Your content strategy is an important part of your overall marketing campaign(s). Content marketing can help you attract potential clients and customers and build rapport with your target audience. And because content correlates heavily with SEO, you’ll also be able to expand your reach and grow your brand. Unfortunately, not all business owners have the time or expertise to manage blogs of their own. That’s where content writing services come in. With a good service on your side, you can achieve many of your marketing goals in no time. Here’s what you need to know:
Create Content Goals First
Before you start hiring other writers, it’s important to have your structure defined. Who is your target audience and what keywords are necessary to target them? In some instances, you’ll hire a full marketing agency that will spearhead keyword research and search engine optimization for you, but this isn’t always the case. Decide what your content goals are and what your target market expects from your blog. From here, you’ll be able to create a much more tailored approach to hiring different writers and writing services.
Work With Niche Agencies
There are certain industries that could benefit from the expertise afforded by niche writing agencies. For example, the legal industry requires thorough research and know-how. For firms that want to start their own law blogs, it’s important to understand that not all legal content writing services are created equal. In this case, you’d need to work with writers who will limit liability, know how to craft content with legal jargon, and specialize in the legal area.
The same applies for the medical industry. General writers will take significantly longer to research necessary information, and you may not get the best quality for what you’re paying for. Where necessary, always search for writers and agencies who have demonstrable experience writing in your field.
Create a Style & Usage Guide
Any time you decide to outsource your writing efforts, you should have a guide in place. When it comes to editorial work, a style and usage guide is a must. A style and usage guide (take a look these editorial guides for inspiration) specifies the rules necessary to maintain brand consistency. It outlines the tone, style, voice, and grammar conventions that you want to enforce throughout all your content efforts.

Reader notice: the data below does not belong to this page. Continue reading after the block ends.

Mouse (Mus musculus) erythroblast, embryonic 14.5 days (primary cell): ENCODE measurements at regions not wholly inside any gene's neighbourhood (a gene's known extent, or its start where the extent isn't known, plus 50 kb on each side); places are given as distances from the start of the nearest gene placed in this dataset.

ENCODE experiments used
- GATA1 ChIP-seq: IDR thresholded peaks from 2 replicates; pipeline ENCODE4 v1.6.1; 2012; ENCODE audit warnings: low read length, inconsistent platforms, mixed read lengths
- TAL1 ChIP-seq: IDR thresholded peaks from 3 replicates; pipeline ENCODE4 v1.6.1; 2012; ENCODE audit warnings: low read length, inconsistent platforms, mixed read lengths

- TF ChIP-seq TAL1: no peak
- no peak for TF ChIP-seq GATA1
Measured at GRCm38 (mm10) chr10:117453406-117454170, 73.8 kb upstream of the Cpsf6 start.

This helps onboard new writers who aren’t familiar with your brand, and also helps ensure that multiple contributors will all be able to write with a similar tone. It also saves you time from having to answer questions any solid writer would ask. Instead, they can refer to the guide time and time again. The same goes for your staff and design team, who can refer to and update the guide as needed.
Avoid Content Mills
You might be tempted to enlist the services of a writing content mill, but it’s best to avoid it at all costs. There are many reasons why eager business owners turn to content mills for writing services. For starters, they may be attracted to the low cost. But like most services, that low costs typically corresponds to low quality. These include bid-based platforms like CrowdContent and Textbroker.
Platforms that charge companies cheap pay their writers significantly cheaper. Professional writers are often deterred by low prices, and a large portion of writers using content mills for writing gigs hail from overseas, where the dollar stretches much further. Another reason people use content mills it to take advantage of high volume with a short turnaround. When it comes to blog content for your business, this isn’t necessary. Sure, the more content you have, the more opportunities you have to boost your SEO, but this comes with fine print.
Too much content in a short time frame is a red flag for Google algorithms, who aren’t looking for bulk content, but for consistency. Throwing a bunch of blog posts up doesn’t create value and it doesn’t build the brand. Two to four well-researched and well-written blog posts per month will do the trick.
Generic content will rarely take your business far. In fact, back in 2011, Google made strides to pinpoint surface-level, generic content by cracking down on content mills. During this time, so-called content farms and directories were hit hard by the Panda update. They lack branding, create a poor user experience, create an unsustainable business model for talented writers, and can damage credibility.